China’s most-traded iron ore futures tumbled as much as 8% on Wednesday to hit ~1,100 yuan/tonne. This comes as its state council vowed to curb the unreasonable rise in commodity prices. Consequently, the BHP Group Ltd (ASX: BHP) share price slumped 3.42% on Wednesday, while the Fortescue Metals Group Limited (ASX: FMG) share price shed a similar 3.14%.
The fall has continued today. At the time of writing, the BHP share price is trading 1.51% lower to $48.06. At the same time, Fortescue is down 0.22% to $22.78.
China to stabilise its commodity market
Steel, iron ore, and copper prices have surged in the last 12-months. This has been fueled by an increase in global liquidity, supply-side constraints, and post-lockdown recoveries. China has been a driving force behind the uplift in commodity prices, with commodity hungry investments in sectors such as technology, infrastructure, and transport.
According to a statement released after a State Council meeting, China will look to strengthen the management of both supply and demand-side factors to curb “unreasonable” increases in commodity prices and prevent the pass-through to consumers.
The meeting reported a focus on adjustments on trade and stockpiling, reinforced inspections on behaviours that bid up prices, and a crackdown on malicious trading.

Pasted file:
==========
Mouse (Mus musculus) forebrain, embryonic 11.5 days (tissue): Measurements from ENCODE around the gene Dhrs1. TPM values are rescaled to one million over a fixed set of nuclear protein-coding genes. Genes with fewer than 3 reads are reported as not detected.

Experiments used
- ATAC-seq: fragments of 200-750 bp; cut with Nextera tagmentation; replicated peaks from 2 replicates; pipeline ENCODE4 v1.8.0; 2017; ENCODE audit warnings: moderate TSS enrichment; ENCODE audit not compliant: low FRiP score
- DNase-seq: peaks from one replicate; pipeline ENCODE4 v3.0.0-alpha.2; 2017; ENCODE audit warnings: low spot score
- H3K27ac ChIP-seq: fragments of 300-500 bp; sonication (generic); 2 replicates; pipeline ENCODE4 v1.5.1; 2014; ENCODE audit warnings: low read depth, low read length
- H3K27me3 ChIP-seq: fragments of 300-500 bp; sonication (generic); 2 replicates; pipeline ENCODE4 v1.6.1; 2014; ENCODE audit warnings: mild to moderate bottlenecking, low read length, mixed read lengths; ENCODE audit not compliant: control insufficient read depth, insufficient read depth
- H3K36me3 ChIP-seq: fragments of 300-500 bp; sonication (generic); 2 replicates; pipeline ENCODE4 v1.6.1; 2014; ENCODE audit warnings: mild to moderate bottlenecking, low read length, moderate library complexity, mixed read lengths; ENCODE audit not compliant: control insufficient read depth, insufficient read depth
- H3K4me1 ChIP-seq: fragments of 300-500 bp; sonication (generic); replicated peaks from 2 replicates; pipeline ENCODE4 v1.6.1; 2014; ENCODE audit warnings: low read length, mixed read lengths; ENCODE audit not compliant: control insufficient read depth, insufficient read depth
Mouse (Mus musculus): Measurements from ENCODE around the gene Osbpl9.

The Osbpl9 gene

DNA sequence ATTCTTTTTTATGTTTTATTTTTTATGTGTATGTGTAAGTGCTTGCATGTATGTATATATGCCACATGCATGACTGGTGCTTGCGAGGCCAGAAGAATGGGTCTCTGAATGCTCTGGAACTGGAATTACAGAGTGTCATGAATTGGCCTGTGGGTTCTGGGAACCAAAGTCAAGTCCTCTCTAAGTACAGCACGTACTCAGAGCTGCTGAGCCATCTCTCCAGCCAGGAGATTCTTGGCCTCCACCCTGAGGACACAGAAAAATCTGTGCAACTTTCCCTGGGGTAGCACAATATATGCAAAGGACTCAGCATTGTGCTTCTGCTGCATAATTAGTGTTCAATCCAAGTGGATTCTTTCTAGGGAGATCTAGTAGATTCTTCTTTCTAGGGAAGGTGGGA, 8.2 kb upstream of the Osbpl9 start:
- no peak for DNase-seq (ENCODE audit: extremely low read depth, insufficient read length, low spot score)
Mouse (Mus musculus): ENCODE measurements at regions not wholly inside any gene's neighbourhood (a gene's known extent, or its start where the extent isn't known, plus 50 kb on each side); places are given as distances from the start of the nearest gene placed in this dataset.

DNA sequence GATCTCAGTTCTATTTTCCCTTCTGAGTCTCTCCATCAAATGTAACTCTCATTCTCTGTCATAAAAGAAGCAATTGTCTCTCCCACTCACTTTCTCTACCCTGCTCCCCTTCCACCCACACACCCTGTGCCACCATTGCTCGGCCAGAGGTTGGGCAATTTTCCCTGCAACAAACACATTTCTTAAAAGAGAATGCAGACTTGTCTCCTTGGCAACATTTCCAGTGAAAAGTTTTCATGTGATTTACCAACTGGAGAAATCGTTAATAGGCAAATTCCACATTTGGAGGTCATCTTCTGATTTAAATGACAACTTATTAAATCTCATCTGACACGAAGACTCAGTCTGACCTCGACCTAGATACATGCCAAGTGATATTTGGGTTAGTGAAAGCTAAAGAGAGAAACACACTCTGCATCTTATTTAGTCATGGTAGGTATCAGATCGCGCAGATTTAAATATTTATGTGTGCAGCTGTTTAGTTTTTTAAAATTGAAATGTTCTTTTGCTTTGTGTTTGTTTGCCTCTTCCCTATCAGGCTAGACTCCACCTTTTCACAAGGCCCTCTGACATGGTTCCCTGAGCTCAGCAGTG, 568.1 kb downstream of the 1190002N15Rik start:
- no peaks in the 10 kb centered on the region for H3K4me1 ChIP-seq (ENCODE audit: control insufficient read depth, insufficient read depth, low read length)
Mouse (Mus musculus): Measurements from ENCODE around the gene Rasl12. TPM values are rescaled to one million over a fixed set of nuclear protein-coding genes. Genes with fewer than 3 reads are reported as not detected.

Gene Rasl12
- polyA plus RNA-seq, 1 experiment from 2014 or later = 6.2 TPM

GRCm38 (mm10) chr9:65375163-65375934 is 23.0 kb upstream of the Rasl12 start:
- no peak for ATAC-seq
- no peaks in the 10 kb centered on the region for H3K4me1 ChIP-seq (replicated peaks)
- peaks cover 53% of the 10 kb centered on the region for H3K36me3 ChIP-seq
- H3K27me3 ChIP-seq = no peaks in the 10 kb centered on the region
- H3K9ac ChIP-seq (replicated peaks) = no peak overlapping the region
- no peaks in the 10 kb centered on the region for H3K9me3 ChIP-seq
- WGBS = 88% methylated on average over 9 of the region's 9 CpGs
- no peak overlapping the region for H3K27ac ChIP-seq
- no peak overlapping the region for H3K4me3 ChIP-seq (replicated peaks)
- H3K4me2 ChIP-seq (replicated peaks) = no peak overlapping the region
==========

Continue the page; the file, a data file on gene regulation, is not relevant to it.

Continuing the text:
The country also urged coal producers to lift production to meet peak demand in summer.
This caused China’s iron ore futures to tumble as much as 8%, with other materials including coking coal, thermal coal, hot-rolled coil, and steel rebar futures to slide between 5.5% and 6.8%.
Are the Fortescue and BHP share prices in trouble?
The Fortescue and BHP share prices are arguably iron ore price proxies. With iron ore surging to never before seen prices, iron ore miners have followed suit, soaring to all-time record highs alongside market-leading dividends.
China’s policies are still in their early days, with iron ore prices still sitting at record levels, above US$200/tonne.
To add some perspective, iron ore prices were fetching around US$160/tonne at the start of the year. In September 2020, they were fetching US$120/tonne and US$90/tonne before COVID-19 hit in March last year. Iron ore prices have truly come a long way.
Earlier in March, China took aim against its industrial hub, Tangshan, with new emission policies put in place to limit or halt production. This saw the BHP share price tip to $44 in late March. However, it wasn’t long before its shares regained losses to set a new all-time record high of $51.82 by 11 May.
Clearly, China’s announcements can have an immediate push-pull effect on Fortescue and BHP shares, or rather, market sentiment towards ASX iron ore miners. However, it may not necessarily have an effect on iron ore prices in the short to medium term.